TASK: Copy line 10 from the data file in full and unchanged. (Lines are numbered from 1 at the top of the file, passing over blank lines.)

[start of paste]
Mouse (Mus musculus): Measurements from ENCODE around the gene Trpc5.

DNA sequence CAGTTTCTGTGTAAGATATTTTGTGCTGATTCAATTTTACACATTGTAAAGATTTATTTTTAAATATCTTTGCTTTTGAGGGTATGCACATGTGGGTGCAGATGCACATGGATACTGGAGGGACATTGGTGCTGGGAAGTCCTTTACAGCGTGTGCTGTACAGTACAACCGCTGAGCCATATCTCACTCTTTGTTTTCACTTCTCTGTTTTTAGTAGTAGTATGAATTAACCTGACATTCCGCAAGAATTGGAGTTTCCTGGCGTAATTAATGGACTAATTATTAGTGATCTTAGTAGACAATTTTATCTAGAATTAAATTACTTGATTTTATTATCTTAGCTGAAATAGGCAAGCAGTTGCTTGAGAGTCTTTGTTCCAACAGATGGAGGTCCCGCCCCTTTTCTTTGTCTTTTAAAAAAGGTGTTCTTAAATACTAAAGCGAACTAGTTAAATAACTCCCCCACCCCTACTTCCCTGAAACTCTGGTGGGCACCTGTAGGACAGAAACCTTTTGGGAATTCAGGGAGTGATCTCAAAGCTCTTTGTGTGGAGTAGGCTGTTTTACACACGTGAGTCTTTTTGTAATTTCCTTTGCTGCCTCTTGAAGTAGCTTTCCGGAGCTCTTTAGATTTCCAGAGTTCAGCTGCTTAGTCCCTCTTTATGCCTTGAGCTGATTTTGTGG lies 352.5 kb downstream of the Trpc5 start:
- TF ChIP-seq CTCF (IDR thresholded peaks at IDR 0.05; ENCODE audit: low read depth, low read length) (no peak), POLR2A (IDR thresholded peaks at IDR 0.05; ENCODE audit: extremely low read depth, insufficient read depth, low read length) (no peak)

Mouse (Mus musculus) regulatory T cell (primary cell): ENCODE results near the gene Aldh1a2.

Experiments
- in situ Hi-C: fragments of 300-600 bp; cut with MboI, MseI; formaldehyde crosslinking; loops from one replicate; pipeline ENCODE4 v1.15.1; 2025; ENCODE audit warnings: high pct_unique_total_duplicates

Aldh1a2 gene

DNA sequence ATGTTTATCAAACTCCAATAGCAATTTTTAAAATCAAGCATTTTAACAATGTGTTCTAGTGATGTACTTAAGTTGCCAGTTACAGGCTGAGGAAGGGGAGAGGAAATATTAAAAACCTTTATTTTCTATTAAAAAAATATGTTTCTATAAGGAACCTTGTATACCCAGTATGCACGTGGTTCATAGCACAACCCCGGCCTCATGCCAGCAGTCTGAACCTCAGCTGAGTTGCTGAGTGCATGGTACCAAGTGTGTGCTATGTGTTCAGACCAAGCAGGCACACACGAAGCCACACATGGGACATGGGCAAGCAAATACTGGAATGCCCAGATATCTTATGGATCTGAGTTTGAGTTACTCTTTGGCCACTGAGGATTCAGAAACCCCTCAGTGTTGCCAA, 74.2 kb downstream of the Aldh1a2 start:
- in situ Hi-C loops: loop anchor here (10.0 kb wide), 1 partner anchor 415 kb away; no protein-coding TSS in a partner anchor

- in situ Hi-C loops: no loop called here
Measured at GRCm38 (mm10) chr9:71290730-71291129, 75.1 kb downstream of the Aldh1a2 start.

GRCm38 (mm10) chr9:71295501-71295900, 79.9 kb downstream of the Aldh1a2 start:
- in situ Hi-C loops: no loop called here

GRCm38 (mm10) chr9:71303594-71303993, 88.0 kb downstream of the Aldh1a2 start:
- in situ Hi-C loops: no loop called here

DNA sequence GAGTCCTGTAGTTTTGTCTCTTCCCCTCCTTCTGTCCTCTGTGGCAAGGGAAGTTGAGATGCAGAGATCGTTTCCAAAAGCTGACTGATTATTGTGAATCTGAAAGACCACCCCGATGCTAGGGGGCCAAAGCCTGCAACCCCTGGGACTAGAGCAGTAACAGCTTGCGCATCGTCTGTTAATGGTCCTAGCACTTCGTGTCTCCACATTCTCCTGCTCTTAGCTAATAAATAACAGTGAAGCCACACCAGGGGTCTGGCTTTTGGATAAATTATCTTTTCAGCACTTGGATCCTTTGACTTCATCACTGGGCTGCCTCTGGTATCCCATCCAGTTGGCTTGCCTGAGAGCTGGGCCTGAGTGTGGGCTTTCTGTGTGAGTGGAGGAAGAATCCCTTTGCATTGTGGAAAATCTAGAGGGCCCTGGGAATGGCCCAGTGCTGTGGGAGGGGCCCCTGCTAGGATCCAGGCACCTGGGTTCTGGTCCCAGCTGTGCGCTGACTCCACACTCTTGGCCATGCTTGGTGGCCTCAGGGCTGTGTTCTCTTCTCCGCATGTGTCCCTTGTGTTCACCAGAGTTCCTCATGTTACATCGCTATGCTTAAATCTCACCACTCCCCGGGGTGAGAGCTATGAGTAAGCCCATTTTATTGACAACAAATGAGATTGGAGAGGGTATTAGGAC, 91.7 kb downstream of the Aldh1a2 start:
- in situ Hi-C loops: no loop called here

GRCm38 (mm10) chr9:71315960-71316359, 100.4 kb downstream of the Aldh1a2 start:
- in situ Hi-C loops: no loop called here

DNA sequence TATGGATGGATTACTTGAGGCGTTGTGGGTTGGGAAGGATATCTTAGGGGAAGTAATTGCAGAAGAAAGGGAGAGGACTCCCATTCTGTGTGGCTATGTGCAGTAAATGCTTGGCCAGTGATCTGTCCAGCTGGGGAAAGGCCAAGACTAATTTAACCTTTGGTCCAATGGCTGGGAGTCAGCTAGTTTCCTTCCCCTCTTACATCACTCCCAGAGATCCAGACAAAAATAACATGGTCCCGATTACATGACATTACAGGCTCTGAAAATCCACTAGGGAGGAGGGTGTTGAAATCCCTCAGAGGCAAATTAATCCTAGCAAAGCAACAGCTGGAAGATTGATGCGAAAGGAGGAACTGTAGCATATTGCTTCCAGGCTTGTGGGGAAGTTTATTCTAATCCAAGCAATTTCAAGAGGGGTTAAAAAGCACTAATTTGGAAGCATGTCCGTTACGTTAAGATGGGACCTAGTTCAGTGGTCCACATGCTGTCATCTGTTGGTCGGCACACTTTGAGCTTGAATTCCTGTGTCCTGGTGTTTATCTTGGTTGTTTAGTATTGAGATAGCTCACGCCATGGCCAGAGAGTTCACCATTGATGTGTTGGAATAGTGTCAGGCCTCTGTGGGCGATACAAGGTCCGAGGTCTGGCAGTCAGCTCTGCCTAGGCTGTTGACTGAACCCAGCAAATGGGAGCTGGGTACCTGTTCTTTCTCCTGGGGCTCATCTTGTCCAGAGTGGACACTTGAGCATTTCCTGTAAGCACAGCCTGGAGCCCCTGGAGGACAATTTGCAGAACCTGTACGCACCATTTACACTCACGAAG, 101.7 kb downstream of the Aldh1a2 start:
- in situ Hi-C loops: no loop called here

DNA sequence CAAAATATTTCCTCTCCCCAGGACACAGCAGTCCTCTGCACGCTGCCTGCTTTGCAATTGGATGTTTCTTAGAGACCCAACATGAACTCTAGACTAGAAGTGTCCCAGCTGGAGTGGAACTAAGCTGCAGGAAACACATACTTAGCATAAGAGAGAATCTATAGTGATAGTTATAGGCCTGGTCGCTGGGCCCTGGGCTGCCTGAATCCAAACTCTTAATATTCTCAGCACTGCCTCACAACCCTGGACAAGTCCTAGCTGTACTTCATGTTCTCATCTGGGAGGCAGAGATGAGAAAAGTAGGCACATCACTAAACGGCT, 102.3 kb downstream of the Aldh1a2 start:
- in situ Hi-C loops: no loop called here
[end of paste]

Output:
- in situ Hi-C loops: no loop called here